Business growth highlights annual NEDC meeting

Commissioner of the Connecticut Department of Economic and Community Development Catherine Smith talks about the state jobs bill during the Naugatuck Economic Development Corporation's annual meeting Nov. 28.

NAUGATUCK — Some small businesses are flocking to the borough, thanks to the efforts of the Naugatuck Economic Development Corporation.

Noel Rutherford, sales engineer at Vitek Research Corporation, said the NEDC played a crucial role in the company’s recent move to the borough’s industrial park.

“We’re glad to have moved up here. All (the NEDC has) done to help us has been critical for the future growth of our company,” Rutherford said at the NEDC’s annual meeting Nov. 28.

Rutherford said tax incentives offered through the state Enterprise Corridor Zone Program in the borough and guidance from the NEDC convinced his company to make the move from Derby last month.

At the meeting, Mayor Robert Mezzo said it’s hard for people to understand how difficult it is to get businesses into the enterprise zone.

“It’s very easy to say times are bad, let’s sit on our hands and wait for things to get better,” Mezzo said.

However, the NEDC has worked hard to bring businesses into town.

Once Vitek finishes moving its medical and aerospace coating equipment to its new location, the company is looking to expand, Rutherford said. He said Vitek, which currently has 15 employees, plans to hire four to six new employees in the next six months. The NEDC expects the company to continue adding 20 jobs over the next two years.

Vitek is one of four borough companies that qualified for Enterprise Zone benefits, which include a five year, 80 percent tax abatement. The state reimburses Naugatuck for half of the abated taxes.

The other companies that qualified for the program in the borough are Chemtura Corporation, YoFarm Company, and Vivax Medical Corporation.

Chemtura invested $10 million to renovate two chemical laboratories totaling 60,000 square feet. The company has relocated 70 employees to the borough from Middlebury.

YoFarm is expanding its main plant on Spring Street with an additional 21,000 square foot space in the industrial park which will create 21 new jobs, according to the NEDC.

Vivax has relocated 10 employees from Torrington and plans to create another 10 to 15 jobs over the next two years. It is leasing a 9,000 square foot space in the industrial park.

The four new and expanding companies in the borough put Naugatuck among the leaders in the state for Enterprise Zone benefits. The cities of Waterbury and Bridgeport each hosted eight projects and New Haven also has four.

The NEDC continues to work with companies considering expanding their operations in the borough. NEDC staff hopes recent changes to zoning regulations will encourage smaller businesses to come to the industrial park. The zoning changes, which went into effect Nov. 1, allow five- and 10-acre lots to be subdivided into two-acre parcels.

Tom Hill, reality broker for the NEDC in the industrial park, said he is currently dealing with a company that needs 50,000 square feet, another that needs 10,000 square feet of office space, and a third that needs 65,000 square feet for a high-tech building.

“There’s something to do every day because it’s a nice industrial park,” Hill said.

He said that markets are starting to adjust to the new economic realities.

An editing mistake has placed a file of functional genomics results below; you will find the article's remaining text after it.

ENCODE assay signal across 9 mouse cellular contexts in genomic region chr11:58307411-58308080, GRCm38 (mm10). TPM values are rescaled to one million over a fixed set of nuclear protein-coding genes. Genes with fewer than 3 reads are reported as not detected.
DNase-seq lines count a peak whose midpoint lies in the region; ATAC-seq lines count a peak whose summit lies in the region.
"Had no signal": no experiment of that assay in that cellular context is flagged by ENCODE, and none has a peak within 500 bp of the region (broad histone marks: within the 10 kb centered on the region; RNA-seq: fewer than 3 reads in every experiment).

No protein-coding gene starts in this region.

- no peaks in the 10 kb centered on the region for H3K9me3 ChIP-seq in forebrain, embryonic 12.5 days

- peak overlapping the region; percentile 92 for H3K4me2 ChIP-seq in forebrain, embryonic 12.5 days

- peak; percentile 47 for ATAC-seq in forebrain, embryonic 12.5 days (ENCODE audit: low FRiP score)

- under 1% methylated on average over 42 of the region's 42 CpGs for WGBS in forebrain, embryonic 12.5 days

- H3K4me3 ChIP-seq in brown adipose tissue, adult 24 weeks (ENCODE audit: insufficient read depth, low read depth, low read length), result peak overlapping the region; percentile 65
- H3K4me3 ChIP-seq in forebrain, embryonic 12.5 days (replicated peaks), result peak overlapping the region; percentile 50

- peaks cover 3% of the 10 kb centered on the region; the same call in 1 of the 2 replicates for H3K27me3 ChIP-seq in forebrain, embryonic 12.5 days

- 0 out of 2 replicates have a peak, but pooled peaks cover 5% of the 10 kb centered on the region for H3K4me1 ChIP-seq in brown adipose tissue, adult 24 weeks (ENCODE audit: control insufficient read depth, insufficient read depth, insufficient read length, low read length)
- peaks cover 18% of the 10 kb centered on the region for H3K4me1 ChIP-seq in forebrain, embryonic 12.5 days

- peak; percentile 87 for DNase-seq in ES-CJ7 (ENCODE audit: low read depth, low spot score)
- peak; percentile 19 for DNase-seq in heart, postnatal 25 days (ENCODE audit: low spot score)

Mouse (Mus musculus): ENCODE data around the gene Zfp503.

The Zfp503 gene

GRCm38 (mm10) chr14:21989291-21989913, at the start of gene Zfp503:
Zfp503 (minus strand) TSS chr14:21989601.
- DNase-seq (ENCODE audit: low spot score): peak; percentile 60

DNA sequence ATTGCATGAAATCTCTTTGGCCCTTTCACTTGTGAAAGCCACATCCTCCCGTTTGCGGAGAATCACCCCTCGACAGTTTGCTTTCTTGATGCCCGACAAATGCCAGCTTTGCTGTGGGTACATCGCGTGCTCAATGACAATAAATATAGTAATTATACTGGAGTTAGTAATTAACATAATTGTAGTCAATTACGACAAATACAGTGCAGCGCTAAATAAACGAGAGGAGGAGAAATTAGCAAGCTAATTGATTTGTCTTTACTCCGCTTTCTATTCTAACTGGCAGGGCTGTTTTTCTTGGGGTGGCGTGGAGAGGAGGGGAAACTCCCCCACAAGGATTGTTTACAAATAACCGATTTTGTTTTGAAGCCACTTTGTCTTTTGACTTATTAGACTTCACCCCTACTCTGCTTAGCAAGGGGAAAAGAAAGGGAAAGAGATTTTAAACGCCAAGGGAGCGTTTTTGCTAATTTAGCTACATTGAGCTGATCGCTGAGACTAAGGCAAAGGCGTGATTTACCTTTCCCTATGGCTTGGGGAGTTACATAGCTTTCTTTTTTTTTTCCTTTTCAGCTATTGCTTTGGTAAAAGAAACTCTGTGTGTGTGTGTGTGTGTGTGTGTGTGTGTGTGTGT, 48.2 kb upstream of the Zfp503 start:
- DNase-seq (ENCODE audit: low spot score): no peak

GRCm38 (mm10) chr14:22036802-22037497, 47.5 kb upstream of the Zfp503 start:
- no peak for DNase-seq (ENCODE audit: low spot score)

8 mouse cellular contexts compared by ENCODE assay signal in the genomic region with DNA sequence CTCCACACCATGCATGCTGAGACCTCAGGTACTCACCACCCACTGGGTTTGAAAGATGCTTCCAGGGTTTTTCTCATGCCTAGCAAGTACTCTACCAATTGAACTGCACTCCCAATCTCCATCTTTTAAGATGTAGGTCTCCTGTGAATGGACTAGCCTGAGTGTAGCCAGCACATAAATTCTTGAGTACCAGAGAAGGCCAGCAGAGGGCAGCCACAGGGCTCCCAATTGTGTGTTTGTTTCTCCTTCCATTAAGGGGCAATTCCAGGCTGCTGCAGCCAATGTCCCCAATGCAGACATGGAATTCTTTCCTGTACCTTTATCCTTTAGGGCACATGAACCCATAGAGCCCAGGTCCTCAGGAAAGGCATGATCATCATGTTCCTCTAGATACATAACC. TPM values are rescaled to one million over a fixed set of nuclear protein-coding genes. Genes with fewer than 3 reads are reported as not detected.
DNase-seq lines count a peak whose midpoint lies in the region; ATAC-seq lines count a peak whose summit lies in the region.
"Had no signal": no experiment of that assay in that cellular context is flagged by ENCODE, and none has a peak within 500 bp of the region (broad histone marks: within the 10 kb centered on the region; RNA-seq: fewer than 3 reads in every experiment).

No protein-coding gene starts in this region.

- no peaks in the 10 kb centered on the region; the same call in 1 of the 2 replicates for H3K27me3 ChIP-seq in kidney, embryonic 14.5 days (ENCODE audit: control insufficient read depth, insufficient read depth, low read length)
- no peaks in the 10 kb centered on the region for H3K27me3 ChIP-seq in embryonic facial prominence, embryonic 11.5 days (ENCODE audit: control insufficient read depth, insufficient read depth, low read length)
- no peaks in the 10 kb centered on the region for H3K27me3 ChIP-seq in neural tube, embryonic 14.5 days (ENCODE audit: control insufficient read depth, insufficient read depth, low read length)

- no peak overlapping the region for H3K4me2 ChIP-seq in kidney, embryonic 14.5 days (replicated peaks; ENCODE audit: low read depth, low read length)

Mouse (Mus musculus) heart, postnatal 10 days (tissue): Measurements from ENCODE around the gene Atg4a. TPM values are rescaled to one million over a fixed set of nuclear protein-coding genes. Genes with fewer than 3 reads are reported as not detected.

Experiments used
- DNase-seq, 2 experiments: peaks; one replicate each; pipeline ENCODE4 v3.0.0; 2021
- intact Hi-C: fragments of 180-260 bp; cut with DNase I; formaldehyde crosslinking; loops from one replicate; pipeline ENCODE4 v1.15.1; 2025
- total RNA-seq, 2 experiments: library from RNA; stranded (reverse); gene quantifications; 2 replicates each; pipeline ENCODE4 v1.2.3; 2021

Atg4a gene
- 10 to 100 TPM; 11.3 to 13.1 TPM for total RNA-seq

“If the tenants or the landlords adjust to today’s market prices, there’s business to be done,” Hill said.

Besides the businesses in the industrial park, several other new businesses, including the Phoenix Stage Company and Bellissimo restaurant have opened in the borough over the past year.

More perks for small businesses will be available soon, explained Connecticut Department of Economic and Community Development Commissioner Catherine Smith, who gave the keynote speech at the meeting.

A recently-passed state jobs bill will make it easier for small businesses to apply for loans and grants, Smith said.

She said Connecticut is 44th in creating startups in the United States, a position she said was not enviable. However, Smith said she hoped the changes to regulations and workforce development in the bill would help spur growth in the state.

“I view this piece of legislation as a building block for the future,” Smith said.

She said a small business express package will make it easier for businesses with fewer than 50 employees to apply for loans with a one-page application and quick turnaround time.

After hearing about the program, Rutherford of Vitek said he would be looking into applying for it.

“Being a small business, you don’t have the upfront cash to buy equipment so funding through loans and grants is the only way to get money to grow,” Rutherford said.

Smith explained other state programs, including “STEP UP,” which will offer subsidized training and employment, and job creation tax credits, which will offer employers $500 per month for each new job they create.

The overview of the bill got a positive review from local business leaders.

“It sounds very optimistic so I hope it helps small businesses because that’s where the lifeblood of our new job creation is coming from,” said Dave Prendergast, CEO of the NEDC.

“I think it’s a positive step,” added John Famiglietti of Drubner Commercial. He said he hoped the economy would continue to pick up and spur some development in the industrial park and Renaissance Place.

Ralph Calabrese felt it’s too early to analyze whether the jobs bill will work.

“I think they’re taking a creative approach to economic development. Obviously, we’re all rooting for them,” Calabrese said.